Snowling, M. J., Gallagher, A., and Frith, U. (2003). Family risk of dyslexia is continuous: Individual differences in the precursors of reading skill. Child Dev. 74, 358–373. doi: 10.1111/1467-8624.7402003

PubMed Abstract | CrossRef Full Text | Google Scholar

Stein, J. (2001). The magnocellular theory of developmental dyslexia. Dyslexia 7, 12–36. doi: 10.1002/dys.186

PubMed Abstract | CrossRef Full Text | Google Scholar

Steinbrink, C., Zimmer, K., Lachmann, T., Dirichs, M., and Kammer, T. (2014). Development of rapid temporal processing and its impact on literacy skills in primary school children. Child Dev. 85, 1711–1726. doi: 10.1111/cdev.12208

PubMed Abstract | CrossRef Full Text | Google Scholar

Stoodley, C. J., Hill, P. R., Stein, J. F., and Bishop, D. V. (2006). Auditory event-related potentials differ in dyslexics even when auditory psychophysical performance is normal. Brain Res. 1121, 190–199. doi: 10.1016/j.brainres.2006.08.095

PubMed Abstract | CrossRef Full Text | Google Scholar

Stuart, G. W., McAnally, K. I., and Castles, A. (2001). Can contrast sensitivity functions in dyslexia be explained by inattention rather than a magnocellular deficit? Vision Res., 41, 3205–3211. doi: 10.1016/S0042-6989(01)00176-6

PubMed Abstract | CrossRef Full Text | Google Scholar

Talcott, J. B., Witton, C., McClean, M., Hansen, P. C., Rees, A., Green, G. G., et al. (1999). Can sensitivity to auditory frequency modulation predict children's phonological and reading skills? Neuroreport 10, 2045–2050.

PubMed Abstract | Google Scholar

Tallal, P. (1980). Auditory temporal perception, phonics, and reading disabilities in children. Brain Lang. 9, 182–198. doi: 10.1016/0093-934X(80)90139-X

PubMed Abstract | CrossRef Full Text | Google Scholar

Tallal, P. (2004). Improving language and literacy is a matter of time. Nat. Rev. Neurosci. 5, 721–728. doi: 10.1038/nrn1499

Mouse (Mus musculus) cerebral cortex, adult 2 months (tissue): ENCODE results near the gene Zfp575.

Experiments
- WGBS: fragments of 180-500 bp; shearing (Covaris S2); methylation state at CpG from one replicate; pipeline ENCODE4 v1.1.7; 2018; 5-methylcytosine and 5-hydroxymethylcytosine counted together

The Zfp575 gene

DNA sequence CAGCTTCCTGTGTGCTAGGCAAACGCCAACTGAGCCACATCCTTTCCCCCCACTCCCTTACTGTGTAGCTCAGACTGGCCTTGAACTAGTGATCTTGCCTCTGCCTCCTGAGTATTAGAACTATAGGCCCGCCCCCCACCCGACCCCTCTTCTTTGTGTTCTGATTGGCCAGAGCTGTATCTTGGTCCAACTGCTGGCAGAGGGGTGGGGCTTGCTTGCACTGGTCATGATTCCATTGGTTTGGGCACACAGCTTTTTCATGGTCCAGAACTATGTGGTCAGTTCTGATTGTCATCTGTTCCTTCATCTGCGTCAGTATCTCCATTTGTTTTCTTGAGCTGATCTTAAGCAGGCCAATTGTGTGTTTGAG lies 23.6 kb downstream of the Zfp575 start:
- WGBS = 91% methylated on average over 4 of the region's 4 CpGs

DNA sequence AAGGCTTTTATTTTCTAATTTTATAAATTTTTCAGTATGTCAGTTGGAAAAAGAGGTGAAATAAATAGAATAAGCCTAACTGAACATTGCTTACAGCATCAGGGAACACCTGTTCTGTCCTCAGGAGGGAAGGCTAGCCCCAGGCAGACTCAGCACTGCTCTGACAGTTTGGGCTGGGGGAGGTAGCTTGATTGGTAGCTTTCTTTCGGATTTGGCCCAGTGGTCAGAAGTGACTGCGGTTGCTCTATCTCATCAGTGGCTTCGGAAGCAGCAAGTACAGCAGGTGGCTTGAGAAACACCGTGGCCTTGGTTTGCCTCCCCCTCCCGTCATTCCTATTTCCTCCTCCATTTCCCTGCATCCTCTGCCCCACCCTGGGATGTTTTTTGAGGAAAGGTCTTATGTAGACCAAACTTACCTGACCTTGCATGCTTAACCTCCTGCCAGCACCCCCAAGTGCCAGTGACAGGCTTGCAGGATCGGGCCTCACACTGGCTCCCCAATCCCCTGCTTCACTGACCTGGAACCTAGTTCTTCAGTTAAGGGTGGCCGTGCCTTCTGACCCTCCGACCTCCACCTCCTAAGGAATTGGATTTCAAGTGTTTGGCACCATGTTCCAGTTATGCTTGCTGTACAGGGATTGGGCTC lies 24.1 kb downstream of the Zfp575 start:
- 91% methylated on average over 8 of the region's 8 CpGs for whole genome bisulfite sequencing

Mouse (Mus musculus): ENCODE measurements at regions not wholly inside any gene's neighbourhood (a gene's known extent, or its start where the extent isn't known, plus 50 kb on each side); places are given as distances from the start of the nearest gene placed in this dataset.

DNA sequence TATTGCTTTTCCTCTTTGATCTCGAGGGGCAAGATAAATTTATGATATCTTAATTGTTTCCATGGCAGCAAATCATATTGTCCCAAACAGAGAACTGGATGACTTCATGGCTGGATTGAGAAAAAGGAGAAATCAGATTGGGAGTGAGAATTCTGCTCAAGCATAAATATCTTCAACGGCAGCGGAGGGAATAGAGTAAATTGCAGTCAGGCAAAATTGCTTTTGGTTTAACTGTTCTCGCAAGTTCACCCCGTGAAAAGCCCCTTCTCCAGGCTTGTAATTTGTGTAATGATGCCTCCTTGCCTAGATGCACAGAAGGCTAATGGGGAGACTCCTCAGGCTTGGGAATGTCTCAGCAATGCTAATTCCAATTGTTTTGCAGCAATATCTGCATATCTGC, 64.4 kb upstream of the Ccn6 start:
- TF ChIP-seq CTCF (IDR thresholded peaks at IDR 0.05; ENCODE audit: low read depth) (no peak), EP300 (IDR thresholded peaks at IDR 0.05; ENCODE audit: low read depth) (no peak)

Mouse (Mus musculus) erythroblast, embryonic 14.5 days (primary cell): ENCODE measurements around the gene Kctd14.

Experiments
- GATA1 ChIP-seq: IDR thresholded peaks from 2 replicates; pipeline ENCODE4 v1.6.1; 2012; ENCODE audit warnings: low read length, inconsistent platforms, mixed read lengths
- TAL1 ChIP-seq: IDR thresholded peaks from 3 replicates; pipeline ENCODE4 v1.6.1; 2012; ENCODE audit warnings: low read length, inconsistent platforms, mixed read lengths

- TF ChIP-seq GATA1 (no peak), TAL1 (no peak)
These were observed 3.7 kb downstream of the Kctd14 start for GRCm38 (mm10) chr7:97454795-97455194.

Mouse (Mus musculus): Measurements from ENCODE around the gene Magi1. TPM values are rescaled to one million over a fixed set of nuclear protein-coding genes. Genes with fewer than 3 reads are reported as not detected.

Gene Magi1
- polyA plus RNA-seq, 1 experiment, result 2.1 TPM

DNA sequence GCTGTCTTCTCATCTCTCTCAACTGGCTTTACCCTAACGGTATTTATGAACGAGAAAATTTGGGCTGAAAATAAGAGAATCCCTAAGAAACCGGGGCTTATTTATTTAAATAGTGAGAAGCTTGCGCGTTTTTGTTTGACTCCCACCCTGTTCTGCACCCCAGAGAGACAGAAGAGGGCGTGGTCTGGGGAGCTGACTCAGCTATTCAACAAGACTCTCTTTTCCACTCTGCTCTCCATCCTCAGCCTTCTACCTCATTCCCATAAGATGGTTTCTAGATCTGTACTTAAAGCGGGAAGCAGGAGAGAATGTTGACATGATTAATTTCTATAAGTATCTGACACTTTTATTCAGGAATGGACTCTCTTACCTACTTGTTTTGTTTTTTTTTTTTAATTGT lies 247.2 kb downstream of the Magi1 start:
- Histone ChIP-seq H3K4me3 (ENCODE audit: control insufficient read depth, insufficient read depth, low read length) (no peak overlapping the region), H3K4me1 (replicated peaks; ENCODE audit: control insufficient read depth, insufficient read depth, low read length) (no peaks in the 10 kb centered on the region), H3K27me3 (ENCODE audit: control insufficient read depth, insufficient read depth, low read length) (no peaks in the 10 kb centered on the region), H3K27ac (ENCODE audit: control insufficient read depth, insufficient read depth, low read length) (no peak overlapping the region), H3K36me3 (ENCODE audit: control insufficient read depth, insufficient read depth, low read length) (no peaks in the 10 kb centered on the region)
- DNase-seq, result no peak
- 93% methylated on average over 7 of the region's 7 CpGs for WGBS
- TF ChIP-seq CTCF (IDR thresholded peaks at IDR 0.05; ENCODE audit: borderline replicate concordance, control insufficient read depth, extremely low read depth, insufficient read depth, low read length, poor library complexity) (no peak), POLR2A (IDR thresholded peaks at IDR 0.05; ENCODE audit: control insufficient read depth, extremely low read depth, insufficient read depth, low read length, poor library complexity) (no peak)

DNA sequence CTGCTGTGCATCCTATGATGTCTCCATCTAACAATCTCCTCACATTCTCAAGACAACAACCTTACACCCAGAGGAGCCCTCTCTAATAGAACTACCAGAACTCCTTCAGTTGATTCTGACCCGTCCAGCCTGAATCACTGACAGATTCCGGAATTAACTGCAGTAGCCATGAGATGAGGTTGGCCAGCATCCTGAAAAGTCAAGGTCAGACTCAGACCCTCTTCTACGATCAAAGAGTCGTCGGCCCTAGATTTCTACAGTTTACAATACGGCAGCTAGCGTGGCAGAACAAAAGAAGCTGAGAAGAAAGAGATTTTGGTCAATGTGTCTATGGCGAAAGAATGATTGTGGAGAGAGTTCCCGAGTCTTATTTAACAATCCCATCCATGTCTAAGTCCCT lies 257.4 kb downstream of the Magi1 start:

PubMed Abstract | CrossRef Full Text | Google Scholar

Thomson, J. M., Fryer, B., Maltby, J., and Goswami, U. (2006). Auditory and motor rhythm awareness in adults with dyslexia. J. Res. Read. 29, 334–348. doi: 10.1111/j.1467-9817.2006.00312.x

CrossRef Full Text | Google Scholar

Thomson, J. M., and Goswami, U. (2008). Rhythmic processing in children with developmental dyslexia: auditory and motor rhythms link to reading and spelling. J. Physiol. Paris 102, 120–129. doi: 10.1016/j.jphysparis.2008.03.007

PubMed Abstract | CrossRef Full Text | Google Scholar

Torgesen, J. K., Wagner, R. K., and Rashotte, C. A. (1994). Longitudinal studies of phonological processing and reading. J. Learn. Disabil. 27, 276–285. doi: 10.1177/002221949402700503

PubMed Abstract | CrossRef Full Text | Google Scholar

UNESCO (1997). International Standard Classification of Education-ISCED 1997: November 1997: (Paris, UNESCO).

Vandermosten, M., Boets, B., Luts, H., Poelmans, H., Golestani, N., Wouters, J., et al. (2010). Adults with dyslexia are impaired in categorizing speech and nonspeech sounds on the basis of temporal cues. Proc. Natl. Acad. Sci. U.S.A. 107, 10389–10394. doi: 10.1073/pnas.0912858107

PubMed Abstract | CrossRef Full Text | Google Scholar

Vellutino, F. R., Fletcher, J. M., Snowling, M. J., and Scanlon, D. M. (2004). Specific reading disability (dyslexia): what have we learned in the past four decades? J. Child Psychol. Psychiatry 45, 2–40. doi: 10.1046/j.0021-9630.2003.00305.x

PubMed Abstract | CrossRef Full Text | Google Scholar

White, S., Milne, E., Rosen, S., Hansen, P., Swettenham, J., Frith, U., et al. (2006). The role of sensorimotor impairments in dyslexia: a multiple case study of dyslexic children. Dev. Sci. 9, 237–255. doi: 10.1111/j.1467-7687.2006.00483.x